Heart disease is the leading cause of death in the United States. In fact, it's been the number one killer for the past century. Being informed about your heart and how to keep it healthy can be a life-saver.
Here are some interesting heart facts, courtesy of our partners at PEHP and the American Heart Association:
Your heart is about the size of your fist. Heart size depends on the size of the person as well as the condition of the heart.
Cardiovascular diseases are your greatest health threat but are largely preventable by controlling certain risk factors (i.e., high blood pressure, high LDL cholesterol).
Getting regular exercise, maintaining a healthy diet and weight, avoiding tobacco, and limiting the excessive use of alcohol can keep your heart healthy.
Heart attack symptoms can be different in men and women. While both can share the most common signs of a heart attack, some symptoms differ. Men report more chest pain symptoms, while women have been shown to report unusual fatigue, sleep disturbances, dizziness, and anxiety. Call a doctor right away if you feel like something isn’t right.
Physical inactivity leads to high cholesterol and high blood pressure levels, among other things. Exercising for about 150 minutes a week, along with a heart-healthy diet is one of the best ways to prevent heart disease.
Your heart is your hardest working muscle! It does the most physical work of any muscle during a lifetime.
A female’s heart beats faster than a male’s heart. About eight beats a minute faster. It’s because a female heart is smaller than a male heart.
Your heart is located in the center of your chest. One may think your heart is located on the left side of the chest because the largest part of your heart is on the left side. Your left lung is smaller than your right lung to make room for your heart.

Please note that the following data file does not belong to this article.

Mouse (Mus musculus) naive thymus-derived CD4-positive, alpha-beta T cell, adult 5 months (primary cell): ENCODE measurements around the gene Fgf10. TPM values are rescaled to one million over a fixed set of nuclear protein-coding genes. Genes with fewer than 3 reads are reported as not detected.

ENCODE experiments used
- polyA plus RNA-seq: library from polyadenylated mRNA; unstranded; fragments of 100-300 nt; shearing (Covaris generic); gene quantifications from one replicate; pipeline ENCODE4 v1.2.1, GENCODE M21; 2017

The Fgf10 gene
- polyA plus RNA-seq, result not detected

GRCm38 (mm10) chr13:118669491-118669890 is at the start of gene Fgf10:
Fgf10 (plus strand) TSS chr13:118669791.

The average heart weighs about one pound. A man’s heart is about 2 ounces heavier than a woman’s heart.
Your heart pumps about 2,000 gallons of blood every day. Over your lifetime, your heart pumps about 1-1.5 million barrels of blood.
About 75 trillion cells receive blood from your heart.
The adult heart beats around 100,000 times every day. In fact, the heart has the ability to beat over 2.5 billion times in a person’s life.
The American Heart Association celebrates its 100th year in 2024! President Lyndon B. Johnson, among the millions of people in the country who'd had heart attacks, issued the first proclamation to declare February American Heart Month in 1964. U.S. Presidents have followed suit since.
Want to celebrate a healthier Valentine’s Day? Buy berries and 80% dark chocolate instead of candy, plan an active V-Day date, and give more hugs! It’s proven that physical affection really does lower blood pressure! Read this article by the American Heart Association on the benefits of the human touch.
February is heart month! ❤️ Come learn how to understand your heart risk, make healthy choices, and take steps to reduce your chances of getting heart disease at this FREE class with Dr. Scott Hacking.
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